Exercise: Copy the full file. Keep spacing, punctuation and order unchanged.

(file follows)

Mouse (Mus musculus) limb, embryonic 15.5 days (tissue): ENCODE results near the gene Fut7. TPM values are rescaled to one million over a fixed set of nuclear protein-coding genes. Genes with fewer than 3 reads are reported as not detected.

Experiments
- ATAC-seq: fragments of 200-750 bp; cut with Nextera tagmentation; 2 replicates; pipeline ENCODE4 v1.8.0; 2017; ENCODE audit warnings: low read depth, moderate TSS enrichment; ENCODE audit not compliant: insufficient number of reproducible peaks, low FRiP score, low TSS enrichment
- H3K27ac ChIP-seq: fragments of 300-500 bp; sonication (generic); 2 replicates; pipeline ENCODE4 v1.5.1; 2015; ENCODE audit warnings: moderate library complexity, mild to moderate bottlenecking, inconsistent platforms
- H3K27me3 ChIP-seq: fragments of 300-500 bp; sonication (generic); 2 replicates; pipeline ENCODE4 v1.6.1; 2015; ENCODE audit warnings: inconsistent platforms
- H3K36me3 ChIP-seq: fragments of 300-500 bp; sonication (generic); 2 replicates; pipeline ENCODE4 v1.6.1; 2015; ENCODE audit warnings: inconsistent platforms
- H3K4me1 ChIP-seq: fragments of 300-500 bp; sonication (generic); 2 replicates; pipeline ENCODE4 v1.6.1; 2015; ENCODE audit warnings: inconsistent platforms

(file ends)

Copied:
Mouse (Mus musculus) limb, embryonic 15.5 days (tissue): ENCODE results near the gene Fut7. TPM values are rescaled to one million over a fixed set of nuclear protein-coding genes. Genes with fewer than 3 reads are reported as not detected.

Experiments
- ATAC-seq: fragments of 200-750 bp; cut with Nextera tagmentation; 2 replicates; pipeline ENCODE4 v1.8.0; 2017; ENCODE audit warnings: low read depth, moderate TSS enrichment; ENCODE audit not compliant: insufficient number of reproducible peaks, low FRiP score, low TSS enrichment
- H3K27ac ChIP-seq: fragments of 300-500 bp; sonication (generic); 2 replicates; pipeline ENCODE4 v1.5.1; 2015; ENCODE audit warnings: moderate library complexity, mild to moderate bottlenecking, inconsistent platforms
- H3K27me3 ChIP-seq: fragments of 300-500 bp; sonication (generic); 2 replicates; pipeline ENCODE4 v1.6.1; 2015; ENCODE audit warnings: inconsistent platforms
- H3K36me3 ChIP-seq: fragments of 300-500 bp; sonication (generic); 2 replicates; pipeline ENCODE4 v1.6.1; 2015; ENCODE audit warnings: inconsistent platforms
- H3K4me1 ChIP-seq: fragments of 300-500 bp; sonication (generic); 2 replicates; pipeline ENCODE4 v1.6.1; 2015; ENCODE audit warnings: inconsistent platforms